Greens Launch NAFTA Action on Canada Oil Sands

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Greens Launch NAFTA Action on Canada Oil Sands

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Workers use heavy machinery in the tailings pond at the Syncrude oil sands extraction facility near the town of Fort McMurray in Alberta Province, Canada in 2009. Canadian and US environmental groups, as well as citizens, on Wednesday launched a NAFTA complaint alleging Ottawa is not enforcing its own rules by allowing oil sands miners to pollute area waterways. (AFP/File/Mark Ralston)

OTTAWA - Environmental groups launched
a complaint against Canada under the North American Free Trade
Agreement on Wednesday, saying the country has failed to
enforce anti-pollution rules governing its vast oil sands.

In the latest move in a long-running campaign to highlight
the impact of oil sands development, the submission by
Environmental Defence Canada, Natural Resources Defense Council
and three citizens charges that toxic tailings ponds are being
allowed to leak and contaminate ground water.

The ponds store residual oil, heavy metals and other
byproducts of oil sands processing in the western province of
Alberta. They are subject to environmental provisions under the
federal Fisheries Act, the groups said.

"We're out of options when it comes to trying to get the
government to enforce its law," Matt Price, policy director at
Environmental Defence Canada, told reporters.

"This is one avenue where we can, at the very least,
embarrass the Canadian government into trying to enforce its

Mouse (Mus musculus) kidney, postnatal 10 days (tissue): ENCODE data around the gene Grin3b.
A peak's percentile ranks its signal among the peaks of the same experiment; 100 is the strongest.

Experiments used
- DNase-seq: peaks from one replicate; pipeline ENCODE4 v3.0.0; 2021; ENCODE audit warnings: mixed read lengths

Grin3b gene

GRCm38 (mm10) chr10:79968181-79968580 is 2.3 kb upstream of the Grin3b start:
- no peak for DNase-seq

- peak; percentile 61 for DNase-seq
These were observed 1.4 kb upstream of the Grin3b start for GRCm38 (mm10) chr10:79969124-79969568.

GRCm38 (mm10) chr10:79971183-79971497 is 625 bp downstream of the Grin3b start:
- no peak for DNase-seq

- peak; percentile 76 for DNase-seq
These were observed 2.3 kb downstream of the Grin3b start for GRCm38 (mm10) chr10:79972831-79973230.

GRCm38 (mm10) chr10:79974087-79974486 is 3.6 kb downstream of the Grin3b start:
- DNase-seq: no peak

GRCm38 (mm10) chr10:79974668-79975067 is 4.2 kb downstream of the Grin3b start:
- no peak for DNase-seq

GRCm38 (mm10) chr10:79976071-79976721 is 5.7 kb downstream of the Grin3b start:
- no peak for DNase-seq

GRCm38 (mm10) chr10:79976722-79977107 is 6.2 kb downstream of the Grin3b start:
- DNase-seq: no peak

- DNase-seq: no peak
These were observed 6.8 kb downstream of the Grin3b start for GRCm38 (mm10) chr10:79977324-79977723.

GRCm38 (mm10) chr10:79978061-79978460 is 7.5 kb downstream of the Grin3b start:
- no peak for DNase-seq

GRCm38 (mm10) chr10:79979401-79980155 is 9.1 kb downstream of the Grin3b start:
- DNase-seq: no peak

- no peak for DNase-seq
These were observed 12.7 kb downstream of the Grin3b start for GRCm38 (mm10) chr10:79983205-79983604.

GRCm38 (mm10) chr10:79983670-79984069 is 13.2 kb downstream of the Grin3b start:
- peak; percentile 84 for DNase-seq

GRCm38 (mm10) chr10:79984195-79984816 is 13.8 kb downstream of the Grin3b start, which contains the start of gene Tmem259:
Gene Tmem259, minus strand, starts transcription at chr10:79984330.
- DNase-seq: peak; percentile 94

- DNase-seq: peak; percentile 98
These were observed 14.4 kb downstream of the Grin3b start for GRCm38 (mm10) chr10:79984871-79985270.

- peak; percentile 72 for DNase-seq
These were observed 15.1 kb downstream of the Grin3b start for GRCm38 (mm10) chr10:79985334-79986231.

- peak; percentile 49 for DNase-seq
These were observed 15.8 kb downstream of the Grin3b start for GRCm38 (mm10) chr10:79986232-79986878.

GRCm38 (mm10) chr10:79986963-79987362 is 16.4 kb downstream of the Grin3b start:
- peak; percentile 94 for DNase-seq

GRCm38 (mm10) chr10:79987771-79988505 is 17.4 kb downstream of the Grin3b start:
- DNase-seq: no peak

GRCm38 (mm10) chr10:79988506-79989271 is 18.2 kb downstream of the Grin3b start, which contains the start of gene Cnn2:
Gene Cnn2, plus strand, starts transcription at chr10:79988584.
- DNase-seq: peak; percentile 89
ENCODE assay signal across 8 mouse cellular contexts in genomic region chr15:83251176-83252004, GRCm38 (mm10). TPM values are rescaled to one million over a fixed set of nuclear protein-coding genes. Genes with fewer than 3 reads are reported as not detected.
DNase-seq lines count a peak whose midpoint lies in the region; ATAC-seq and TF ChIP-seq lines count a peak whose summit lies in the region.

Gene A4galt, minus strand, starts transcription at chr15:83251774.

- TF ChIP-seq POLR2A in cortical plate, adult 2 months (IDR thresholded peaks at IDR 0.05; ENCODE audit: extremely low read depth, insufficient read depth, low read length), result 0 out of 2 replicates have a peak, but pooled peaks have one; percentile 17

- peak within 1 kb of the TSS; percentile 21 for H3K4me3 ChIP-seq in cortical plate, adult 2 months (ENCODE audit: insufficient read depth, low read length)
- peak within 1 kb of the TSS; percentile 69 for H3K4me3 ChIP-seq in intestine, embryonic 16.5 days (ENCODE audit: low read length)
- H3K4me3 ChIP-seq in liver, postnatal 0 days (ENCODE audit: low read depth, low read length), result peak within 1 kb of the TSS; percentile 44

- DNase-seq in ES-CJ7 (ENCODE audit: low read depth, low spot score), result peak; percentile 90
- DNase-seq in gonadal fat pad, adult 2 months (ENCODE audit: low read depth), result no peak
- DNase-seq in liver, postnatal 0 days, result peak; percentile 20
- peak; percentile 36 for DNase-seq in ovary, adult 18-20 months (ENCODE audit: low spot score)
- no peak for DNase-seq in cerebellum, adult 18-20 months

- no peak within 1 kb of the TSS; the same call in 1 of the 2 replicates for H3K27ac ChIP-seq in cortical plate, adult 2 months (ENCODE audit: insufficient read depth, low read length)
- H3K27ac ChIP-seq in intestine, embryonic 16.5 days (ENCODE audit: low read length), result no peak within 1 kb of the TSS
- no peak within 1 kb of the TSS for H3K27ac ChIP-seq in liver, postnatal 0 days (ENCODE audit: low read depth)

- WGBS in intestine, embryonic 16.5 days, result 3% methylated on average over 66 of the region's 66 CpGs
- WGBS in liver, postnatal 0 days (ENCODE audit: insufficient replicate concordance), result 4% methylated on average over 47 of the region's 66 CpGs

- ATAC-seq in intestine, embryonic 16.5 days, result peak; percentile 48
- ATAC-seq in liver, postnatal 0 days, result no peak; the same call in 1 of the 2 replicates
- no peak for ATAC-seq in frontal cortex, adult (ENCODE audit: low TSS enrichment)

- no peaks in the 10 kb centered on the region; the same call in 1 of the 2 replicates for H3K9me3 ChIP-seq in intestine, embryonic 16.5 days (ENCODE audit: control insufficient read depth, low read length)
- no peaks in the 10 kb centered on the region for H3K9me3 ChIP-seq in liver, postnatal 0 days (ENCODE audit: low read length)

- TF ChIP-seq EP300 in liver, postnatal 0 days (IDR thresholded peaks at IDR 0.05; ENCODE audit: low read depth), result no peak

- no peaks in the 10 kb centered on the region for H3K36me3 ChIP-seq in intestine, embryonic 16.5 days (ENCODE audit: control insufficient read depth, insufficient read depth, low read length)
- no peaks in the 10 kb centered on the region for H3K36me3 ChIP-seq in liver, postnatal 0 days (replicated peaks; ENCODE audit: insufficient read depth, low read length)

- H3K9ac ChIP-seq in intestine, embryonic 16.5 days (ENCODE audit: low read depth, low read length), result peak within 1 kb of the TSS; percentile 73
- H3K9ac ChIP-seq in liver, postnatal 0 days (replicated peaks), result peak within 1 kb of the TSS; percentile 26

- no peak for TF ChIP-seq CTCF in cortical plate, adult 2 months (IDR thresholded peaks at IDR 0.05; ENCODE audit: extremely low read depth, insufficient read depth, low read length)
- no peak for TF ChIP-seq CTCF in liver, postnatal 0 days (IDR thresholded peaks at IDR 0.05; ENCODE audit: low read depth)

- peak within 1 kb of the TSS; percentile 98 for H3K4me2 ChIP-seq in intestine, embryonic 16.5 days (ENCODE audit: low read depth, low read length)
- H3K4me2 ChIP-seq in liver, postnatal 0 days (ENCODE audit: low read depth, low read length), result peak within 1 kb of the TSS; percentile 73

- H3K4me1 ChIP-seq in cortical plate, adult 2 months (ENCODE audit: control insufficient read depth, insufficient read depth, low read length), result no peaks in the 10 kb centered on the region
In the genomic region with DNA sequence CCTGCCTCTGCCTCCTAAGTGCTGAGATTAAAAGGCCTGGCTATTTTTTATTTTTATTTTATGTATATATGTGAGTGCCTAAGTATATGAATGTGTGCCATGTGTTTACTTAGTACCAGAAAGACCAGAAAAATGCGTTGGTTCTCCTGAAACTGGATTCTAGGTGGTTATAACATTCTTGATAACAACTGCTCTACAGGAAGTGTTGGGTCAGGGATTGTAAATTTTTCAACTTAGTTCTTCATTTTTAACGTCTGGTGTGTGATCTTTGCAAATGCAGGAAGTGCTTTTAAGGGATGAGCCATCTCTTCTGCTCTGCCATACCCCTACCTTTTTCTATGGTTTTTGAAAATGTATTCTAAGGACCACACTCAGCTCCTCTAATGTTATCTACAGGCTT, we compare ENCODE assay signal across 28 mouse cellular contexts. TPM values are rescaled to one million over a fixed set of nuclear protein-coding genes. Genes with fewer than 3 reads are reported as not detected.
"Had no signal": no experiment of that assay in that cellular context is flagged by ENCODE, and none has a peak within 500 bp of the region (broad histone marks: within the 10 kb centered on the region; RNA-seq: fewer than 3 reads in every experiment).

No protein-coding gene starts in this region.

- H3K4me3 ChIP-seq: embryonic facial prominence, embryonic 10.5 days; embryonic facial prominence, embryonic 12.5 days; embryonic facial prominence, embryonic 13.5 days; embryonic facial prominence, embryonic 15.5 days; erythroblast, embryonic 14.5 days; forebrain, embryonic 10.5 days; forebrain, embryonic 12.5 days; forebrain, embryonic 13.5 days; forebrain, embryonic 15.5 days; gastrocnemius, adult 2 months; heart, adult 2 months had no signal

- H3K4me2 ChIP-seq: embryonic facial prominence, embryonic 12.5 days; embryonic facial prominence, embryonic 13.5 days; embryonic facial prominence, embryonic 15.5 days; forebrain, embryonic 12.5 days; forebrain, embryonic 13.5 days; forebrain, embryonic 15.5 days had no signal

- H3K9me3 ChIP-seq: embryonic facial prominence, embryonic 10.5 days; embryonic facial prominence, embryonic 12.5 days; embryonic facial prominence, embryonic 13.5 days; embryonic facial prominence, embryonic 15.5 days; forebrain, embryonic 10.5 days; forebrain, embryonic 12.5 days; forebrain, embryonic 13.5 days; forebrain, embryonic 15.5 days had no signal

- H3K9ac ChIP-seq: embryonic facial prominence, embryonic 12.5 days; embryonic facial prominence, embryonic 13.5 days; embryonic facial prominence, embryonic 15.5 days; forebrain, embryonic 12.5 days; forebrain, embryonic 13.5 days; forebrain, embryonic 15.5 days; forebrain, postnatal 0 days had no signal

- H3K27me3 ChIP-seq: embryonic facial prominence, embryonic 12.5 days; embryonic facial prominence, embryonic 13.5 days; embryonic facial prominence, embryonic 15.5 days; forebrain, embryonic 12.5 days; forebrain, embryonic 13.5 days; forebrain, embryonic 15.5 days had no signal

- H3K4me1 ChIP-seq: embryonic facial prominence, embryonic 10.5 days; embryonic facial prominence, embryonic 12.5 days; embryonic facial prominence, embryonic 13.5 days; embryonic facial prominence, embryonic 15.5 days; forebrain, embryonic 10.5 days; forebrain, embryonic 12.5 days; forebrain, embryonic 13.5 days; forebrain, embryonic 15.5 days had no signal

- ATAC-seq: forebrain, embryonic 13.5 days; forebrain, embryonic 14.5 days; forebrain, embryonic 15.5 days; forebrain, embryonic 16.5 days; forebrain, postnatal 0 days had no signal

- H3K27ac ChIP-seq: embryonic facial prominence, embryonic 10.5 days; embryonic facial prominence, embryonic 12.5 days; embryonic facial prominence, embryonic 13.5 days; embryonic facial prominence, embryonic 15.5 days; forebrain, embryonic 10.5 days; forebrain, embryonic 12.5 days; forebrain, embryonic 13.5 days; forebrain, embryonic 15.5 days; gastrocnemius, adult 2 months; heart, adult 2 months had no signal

law by having Mexican and U.S. officials essentially poring
over our dirty laundry, which is not something Canada wants,"
he said.

Tailings ponds came to symbolize the battle between green
groups and the oil sands industry in 2008, when 1,600 ducks
were killed when they landed on a tailings pond at Syncrude
Canada Ltd's operation. Syncrude faces federal and provincial
charges over the incident and the case is now being tried.

Meanwhile, people in a small settlement on Lake Athabasca,
downstream from the massive energy projects in northern
Alberta, suffer unusually high rates of cancers, but provincial
health officials have been reluctant to tie that to water
contamination from the oil sands.

One of the three citizens behind the submission lives in
that community, Fort Chipewyan, Alberta.

Environment Minister Jim Prentice said there is no data to
support the allegation that there is leeching from tailing
ponds into the Athabasca River, but promised to study the
situation more closely.

"I've indicated to the department that this is a serious
issue of real concern and that I expect them to step up the
monitoring efforts," he told reporters in Ottawa.

Oil sands developers have countered the green groups with
their own communications push, one they expanded last week.
They say their environmental standards are high and they are
making strides in improving performance.

EDC and NRDC said their NAFTA submission documents cases
where tailings leaks from projects run by Royal Dutch Shell Plc
(RDSa.L), Syncrude Canada Ltd, and Suncor Energy (SU.TO) have
reached surface waters as well the region's ground water.

Environmental Defence Canada estimates the tailings ponds
leak 4 billion liters a year into groundwater, and that could
rise to 25 billion liters a year if all planned projects go
ahead.

"These tailings ponds are now so vast you can see them from
space," Price said.

NAFTA's environmental side-body must first accept the
submission. Representatives of the three NAFTA countries --
Canada, the United States and Mexico -- sit on the body so if
two of the three approve, they would investigate in a process
that could take up to three years.

Ultimately, it could levy financial penalties, although
Price said he knew of no precedent of such action.

"Should one of the parties -- that's Mexico, Canada or the
U.S. -- feel that there's a systematic failure on the part of
the government to enforce (environmental regulations), the
parties can bring a motion for those kinds of financial
penalties," Price told reporters.


(Reporting by Louise Egan and Jeffrey Jones; editing by Peter
Galloway)

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